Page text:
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Worker ergonomics is a crucial part of many warehouses these days, and an oft-overlooked area of ergonomic improvement is the loading dock.

The loading dock is one of the busiest areas in any given warehouse and may have the largest concentration of work being done in the entire area. Much like any other area where repetitive tasks are performed and repetitive motions are being done, providing ergonomic and health considerations for your workers is key to maintaining a safe work environment.

Due to the nature of the work being performed, however, ergonomics here requires a lot more than providing everyone a breakroom and weight belts. Read on for a few tips to provide a more ergonomic loading dock to your shipping/receiving staff and keep everyone working healthier and safer:


Standardize heights

The biggest step in providing a more ergonomic workplace is to reduce the strain on your staff caused by repetitive tasks. One of the fastest ways to do this is to ensure every installation they need to use is waist-level or higher to avoid back and shoulder strain. For anything you use to move or store products, like wire shelving or gravity flow racks, try to keep them about waist-high and don’t make your shelving too tall unless it’s something that’s only accessed by forklifts. This will ease some of the strain from repetitive motions and reduce the risk of injury overall.


Prevent reaching and stooping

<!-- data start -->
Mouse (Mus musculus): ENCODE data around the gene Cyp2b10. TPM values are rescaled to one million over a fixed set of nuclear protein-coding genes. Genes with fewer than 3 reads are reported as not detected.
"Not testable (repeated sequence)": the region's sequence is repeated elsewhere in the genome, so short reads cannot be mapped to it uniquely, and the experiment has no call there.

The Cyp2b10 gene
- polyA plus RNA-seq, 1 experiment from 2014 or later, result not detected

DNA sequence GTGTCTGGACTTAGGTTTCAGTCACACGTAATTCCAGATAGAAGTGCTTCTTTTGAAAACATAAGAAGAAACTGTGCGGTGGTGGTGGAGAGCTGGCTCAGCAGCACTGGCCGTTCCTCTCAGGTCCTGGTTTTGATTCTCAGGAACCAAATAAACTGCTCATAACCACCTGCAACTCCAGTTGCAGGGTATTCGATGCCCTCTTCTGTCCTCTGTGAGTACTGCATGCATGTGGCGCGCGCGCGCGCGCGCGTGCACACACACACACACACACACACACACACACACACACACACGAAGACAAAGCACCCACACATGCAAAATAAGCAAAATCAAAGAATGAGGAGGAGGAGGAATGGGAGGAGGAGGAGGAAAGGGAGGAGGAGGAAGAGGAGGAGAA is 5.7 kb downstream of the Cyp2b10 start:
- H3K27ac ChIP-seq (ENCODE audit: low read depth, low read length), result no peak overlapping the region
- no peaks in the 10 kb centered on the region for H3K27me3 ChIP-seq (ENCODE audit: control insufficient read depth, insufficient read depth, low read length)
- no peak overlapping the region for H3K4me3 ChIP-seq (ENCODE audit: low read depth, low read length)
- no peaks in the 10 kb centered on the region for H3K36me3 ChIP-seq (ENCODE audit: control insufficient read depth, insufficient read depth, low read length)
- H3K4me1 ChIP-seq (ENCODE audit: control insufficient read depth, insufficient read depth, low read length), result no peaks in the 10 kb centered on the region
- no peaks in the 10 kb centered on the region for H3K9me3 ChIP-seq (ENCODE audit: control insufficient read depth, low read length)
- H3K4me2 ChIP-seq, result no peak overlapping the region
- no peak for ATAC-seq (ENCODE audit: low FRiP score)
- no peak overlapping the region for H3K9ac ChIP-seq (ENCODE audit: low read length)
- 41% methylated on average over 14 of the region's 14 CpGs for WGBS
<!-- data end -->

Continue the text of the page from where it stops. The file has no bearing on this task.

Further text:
In a similar way, by forcing your staff to reach over too far or too high, or having to bend over at awkward angles can lead to a lot of spinal strain and potential injury. Once all the heights are standardized, you then need to set guidelines for how things can be stored.

Avoid keeping items atop one another to prevent over-reach (and minimize the risk of them falling on a worker). Make sure the lowest shelves, even on something like pallet racks, are used to store overflow items and not something that needs to be accessed more frequently. Even if an item isn’t staying in the shipping area that long, keeping it within arm’s reach will go a long way towards preventing injury and improving ergonomics across the board.


Prioritize item placement

How long an item is stored somewhere can have just as much of an impact as where an item is stored. Review your current shipping and receiving procedures and start to figure out if there’s a better way to store and keep your items.

Is there an overflow storage area for items that aren’t going out as quickly? Those items could be kept up higher or lower since they’re not accessed as frequently as the others and would cause less strain on workers’ arms and shoulders. More frequently shipped items, or items that aren’t going to stay in the receiving area as long should be kept at an easier-accessed height, perhaps away from the long-term items, to make retrieval easier on the body.


Reduce travel time

Finally, the length of time it takes to move items between areas can affect back and leg strain by requiring too much travelling between areas to drop off products, not to mention the decrease in productivity caused by lengthy handling times.

Review your current procedures and get an idea of where your inventory goes after the shipment is received—do you send items straight to their locations, or do they need to stay in the receiving area while the shipment is processed? This may require the use of more gravity conveyors to move items more quickly to an area better equipped to handle the flow of products. Reduce the amount of foot travel your workers and products need to take throughout the warehouse and you’ll find your staff working better and with less strain than before.

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